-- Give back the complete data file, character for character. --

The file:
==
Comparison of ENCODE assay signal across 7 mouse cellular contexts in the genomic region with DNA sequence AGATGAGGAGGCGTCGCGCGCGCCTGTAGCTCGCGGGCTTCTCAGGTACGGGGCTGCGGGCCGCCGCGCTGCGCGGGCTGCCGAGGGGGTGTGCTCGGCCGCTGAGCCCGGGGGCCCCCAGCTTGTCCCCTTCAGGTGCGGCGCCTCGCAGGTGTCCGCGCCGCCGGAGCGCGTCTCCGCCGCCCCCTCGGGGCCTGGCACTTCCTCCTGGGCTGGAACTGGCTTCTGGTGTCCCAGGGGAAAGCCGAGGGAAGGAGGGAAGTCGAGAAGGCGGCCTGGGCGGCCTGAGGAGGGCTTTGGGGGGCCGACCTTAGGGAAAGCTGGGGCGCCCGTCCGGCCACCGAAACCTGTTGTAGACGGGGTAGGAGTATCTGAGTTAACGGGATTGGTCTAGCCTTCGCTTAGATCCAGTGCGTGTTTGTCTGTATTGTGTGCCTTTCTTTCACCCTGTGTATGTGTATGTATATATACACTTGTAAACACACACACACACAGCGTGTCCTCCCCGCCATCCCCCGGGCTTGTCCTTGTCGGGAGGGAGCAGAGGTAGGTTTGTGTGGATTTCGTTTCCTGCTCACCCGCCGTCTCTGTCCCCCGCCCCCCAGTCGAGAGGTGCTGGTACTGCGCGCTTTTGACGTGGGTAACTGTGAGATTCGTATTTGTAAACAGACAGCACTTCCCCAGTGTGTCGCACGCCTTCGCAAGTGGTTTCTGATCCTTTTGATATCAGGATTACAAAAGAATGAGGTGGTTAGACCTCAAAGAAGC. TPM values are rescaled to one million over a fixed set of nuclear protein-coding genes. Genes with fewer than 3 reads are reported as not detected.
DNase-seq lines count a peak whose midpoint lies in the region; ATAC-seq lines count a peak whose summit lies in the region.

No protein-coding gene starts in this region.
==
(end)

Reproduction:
Comparison of ENCODE assay signal across 7 mouse cellular contexts in the genomic region with DNA sequence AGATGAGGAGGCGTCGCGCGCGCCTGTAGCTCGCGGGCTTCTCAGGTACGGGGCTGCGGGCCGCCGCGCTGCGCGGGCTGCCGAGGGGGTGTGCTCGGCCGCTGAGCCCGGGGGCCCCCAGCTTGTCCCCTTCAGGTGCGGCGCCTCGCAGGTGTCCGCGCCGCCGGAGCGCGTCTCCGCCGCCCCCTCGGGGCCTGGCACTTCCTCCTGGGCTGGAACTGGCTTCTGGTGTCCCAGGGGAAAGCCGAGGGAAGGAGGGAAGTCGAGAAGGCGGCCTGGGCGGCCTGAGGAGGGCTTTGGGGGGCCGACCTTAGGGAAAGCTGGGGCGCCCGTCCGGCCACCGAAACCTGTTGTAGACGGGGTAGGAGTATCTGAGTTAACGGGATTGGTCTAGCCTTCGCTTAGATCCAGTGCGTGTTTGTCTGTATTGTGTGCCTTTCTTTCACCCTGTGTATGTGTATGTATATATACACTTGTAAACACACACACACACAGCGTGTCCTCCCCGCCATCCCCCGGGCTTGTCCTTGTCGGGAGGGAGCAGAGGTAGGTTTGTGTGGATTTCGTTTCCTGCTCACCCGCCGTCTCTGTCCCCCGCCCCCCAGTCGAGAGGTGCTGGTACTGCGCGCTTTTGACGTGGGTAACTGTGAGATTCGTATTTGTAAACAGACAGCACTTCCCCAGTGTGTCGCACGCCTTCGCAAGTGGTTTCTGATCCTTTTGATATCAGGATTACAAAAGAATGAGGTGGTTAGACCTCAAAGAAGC. TPM values are rescaled to one million over a fixed set of nuclear protein-coding genes. Genes with fewer than 3 reads are reported as not detected.
DNase-seq lines count a peak whose midpoint lies in the region; ATAC-seq lines count a peak whose summit lies in the region.

No protein-coding gene starts in this region.